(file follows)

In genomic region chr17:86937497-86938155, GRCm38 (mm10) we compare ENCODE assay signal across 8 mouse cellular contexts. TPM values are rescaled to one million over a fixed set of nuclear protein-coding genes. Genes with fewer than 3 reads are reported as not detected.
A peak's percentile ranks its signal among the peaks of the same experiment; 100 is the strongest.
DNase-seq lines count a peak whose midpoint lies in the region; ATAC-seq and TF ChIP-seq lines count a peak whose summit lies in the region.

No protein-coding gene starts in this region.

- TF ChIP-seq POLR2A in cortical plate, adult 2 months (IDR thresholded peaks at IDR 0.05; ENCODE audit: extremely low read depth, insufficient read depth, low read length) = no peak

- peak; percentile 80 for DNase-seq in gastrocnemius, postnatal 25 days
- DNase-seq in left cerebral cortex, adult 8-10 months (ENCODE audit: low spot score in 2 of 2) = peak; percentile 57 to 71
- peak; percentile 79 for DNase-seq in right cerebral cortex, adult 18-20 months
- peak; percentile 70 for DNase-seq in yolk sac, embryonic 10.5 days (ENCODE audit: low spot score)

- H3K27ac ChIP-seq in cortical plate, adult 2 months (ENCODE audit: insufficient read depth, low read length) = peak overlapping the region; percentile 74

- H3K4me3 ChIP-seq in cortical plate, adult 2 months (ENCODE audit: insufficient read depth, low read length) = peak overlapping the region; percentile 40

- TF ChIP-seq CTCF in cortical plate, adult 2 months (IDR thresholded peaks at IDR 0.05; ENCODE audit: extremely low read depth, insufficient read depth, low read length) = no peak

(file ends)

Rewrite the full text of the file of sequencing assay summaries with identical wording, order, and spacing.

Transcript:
In genomic region chr17:86937497-86938155, GRCm38 (mm10) we compare ENCODE assay signal across 8 mouse cellular contexts. TPM values are rescaled to one million over a fixed set of nuclear protein-coding genes. Genes with fewer than 3 reads are reported as not detected.
A peak's percentile ranks its signal among the peaks of the same experiment; 100 is the strongest.
DNase-seq lines count a peak whose midpoint lies in the region; ATAC-seq and TF ChIP-seq lines count a peak whose summit lies in the region.

No protein-coding gene starts in this region.

- TF ChIP-seq POLR2A in cortical plate, adult 2 months (IDR thresholded peaks at IDR 0.05; ENCODE audit: extremely low read depth, insufficient read depth, low read length) = no peak

- peak; percentile 80 for DNase-seq in gastrocnemius, postnatal 25 days
- DNase-seq in left cerebral cortex, adult 8-10 months (ENCODE audit: low spot score in 2 of 2) = peak; percentile 57 to 71
- peak; percentile 79 for DNase-seq in right cerebral cortex, adult 18-20 months
- peak; percentile 70 for DNase-seq in yolk sac, embryonic 10.5 days (ENCODE audit: low spot score)

- H3K27ac ChIP-seq in cortical plate, adult 2 months (ENCODE audit: insufficient read depth, low read length) = peak overlapping the region; percentile 74

- H3K4me3 ChIP-seq in cortical plate, adult 2 months (ENCODE audit: insufficient read depth, low read length) = peak overlapping the region; percentile 40

- TF ChIP-seq CTCF in cortical plate, adult 2 months (IDR thresholded peaks at IDR 0.05; ENCODE audit: extremely low read depth, insufficient read depth, low read length) = no peak